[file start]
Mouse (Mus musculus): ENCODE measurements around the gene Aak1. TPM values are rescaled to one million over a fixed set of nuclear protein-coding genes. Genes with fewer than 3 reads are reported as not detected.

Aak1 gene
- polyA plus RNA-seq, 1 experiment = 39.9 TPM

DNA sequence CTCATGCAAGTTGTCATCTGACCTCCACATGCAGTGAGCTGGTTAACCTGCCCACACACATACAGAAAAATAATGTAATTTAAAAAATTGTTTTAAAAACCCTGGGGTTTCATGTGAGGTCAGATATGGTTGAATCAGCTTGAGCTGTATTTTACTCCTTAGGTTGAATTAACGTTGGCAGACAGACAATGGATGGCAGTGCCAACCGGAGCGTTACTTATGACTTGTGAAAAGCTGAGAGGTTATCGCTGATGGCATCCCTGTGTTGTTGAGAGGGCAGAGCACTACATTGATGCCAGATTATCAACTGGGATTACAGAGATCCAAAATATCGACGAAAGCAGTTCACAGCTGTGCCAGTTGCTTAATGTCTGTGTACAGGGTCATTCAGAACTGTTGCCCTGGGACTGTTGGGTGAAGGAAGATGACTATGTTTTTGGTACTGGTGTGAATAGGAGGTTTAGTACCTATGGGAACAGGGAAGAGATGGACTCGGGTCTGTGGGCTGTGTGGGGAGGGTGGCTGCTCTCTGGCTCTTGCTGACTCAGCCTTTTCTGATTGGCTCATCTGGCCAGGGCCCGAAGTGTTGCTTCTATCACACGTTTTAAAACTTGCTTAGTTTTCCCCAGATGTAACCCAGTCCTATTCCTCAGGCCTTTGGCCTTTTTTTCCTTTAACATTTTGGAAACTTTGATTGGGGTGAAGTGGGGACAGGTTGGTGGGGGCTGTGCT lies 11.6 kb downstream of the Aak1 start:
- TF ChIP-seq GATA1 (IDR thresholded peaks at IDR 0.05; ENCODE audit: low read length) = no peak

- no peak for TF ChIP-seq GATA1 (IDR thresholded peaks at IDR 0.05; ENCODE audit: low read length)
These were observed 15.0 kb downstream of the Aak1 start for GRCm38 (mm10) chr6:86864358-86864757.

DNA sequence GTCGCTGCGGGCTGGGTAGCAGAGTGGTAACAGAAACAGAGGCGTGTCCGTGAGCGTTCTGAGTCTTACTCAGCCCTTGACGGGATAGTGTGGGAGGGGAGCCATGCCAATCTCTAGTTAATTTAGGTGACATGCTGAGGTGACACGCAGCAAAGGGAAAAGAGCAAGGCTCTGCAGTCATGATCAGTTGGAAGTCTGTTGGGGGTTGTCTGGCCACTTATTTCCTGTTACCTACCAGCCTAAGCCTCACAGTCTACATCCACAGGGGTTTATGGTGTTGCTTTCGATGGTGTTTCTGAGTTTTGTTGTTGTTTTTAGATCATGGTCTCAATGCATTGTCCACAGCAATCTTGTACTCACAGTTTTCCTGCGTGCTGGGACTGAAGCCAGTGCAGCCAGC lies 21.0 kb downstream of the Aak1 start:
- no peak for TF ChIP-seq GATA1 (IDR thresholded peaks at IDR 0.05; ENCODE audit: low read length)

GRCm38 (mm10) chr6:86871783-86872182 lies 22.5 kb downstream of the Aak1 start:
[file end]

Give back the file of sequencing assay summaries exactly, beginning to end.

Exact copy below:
Mouse (Mus musculus): ENCODE measurements around the gene Aak1. TPM values are rescaled to one million over a fixed set of nuclear protein-coding genes. Genes with fewer than 3 reads are reported as not detected.

Aak1 gene
- polyA plus RNA-seq, 1 experiment = 39.9 TPM

DNA sequence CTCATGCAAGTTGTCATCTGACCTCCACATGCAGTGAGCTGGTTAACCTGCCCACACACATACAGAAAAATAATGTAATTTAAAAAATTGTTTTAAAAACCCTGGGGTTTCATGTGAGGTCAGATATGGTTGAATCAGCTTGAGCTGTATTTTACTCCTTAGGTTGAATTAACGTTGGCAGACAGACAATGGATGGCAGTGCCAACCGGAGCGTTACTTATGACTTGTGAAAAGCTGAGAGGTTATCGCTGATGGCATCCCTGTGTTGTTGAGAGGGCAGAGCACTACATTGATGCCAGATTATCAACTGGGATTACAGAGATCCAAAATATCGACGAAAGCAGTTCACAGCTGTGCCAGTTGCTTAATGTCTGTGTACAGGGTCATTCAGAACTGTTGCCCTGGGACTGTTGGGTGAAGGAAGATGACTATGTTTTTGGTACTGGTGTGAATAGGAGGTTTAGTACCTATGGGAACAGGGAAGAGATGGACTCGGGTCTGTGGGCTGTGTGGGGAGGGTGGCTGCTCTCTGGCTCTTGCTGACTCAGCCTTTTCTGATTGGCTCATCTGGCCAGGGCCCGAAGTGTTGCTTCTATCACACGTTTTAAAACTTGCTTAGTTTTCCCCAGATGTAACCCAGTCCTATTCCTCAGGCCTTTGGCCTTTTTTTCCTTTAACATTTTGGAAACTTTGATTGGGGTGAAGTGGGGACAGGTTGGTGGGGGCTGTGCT lies 11.6 kb downstream of the Aak1 start:
- TF ChIP-seq GATA1 (IDR thresholded peaks at IDR 0.05; ENCODE audit: low read length) = no peak

- no peak for TF ChIP-seq GATA1 (IDR thresholded peaks at IDR 0.05; ENCODE audit: low read length)
These were observed 15.0 kb downstream of the Aak1 start for GRCm38 (mm10) chr6:86864358-86864757.

DNA sequence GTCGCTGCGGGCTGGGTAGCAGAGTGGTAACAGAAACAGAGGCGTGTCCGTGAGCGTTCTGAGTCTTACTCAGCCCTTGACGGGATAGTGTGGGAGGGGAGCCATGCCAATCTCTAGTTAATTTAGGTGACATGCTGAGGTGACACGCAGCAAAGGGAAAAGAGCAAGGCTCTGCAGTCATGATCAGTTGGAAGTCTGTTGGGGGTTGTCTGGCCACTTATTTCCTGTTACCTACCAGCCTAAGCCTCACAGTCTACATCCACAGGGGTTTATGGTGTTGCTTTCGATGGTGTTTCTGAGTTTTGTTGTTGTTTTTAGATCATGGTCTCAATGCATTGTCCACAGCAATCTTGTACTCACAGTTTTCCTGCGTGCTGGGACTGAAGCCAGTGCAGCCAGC lies 21.0 kb downstream of the Aak1 start:
- no peak for TF ChIP-seq GATA1 (IDR thresholded peaks at IDR 0.05; ENCODE audit: low read length)

GRCm38 (mm10) chr6:86871783-86872182 lies 22.5 kb downstream of the Aak1 start: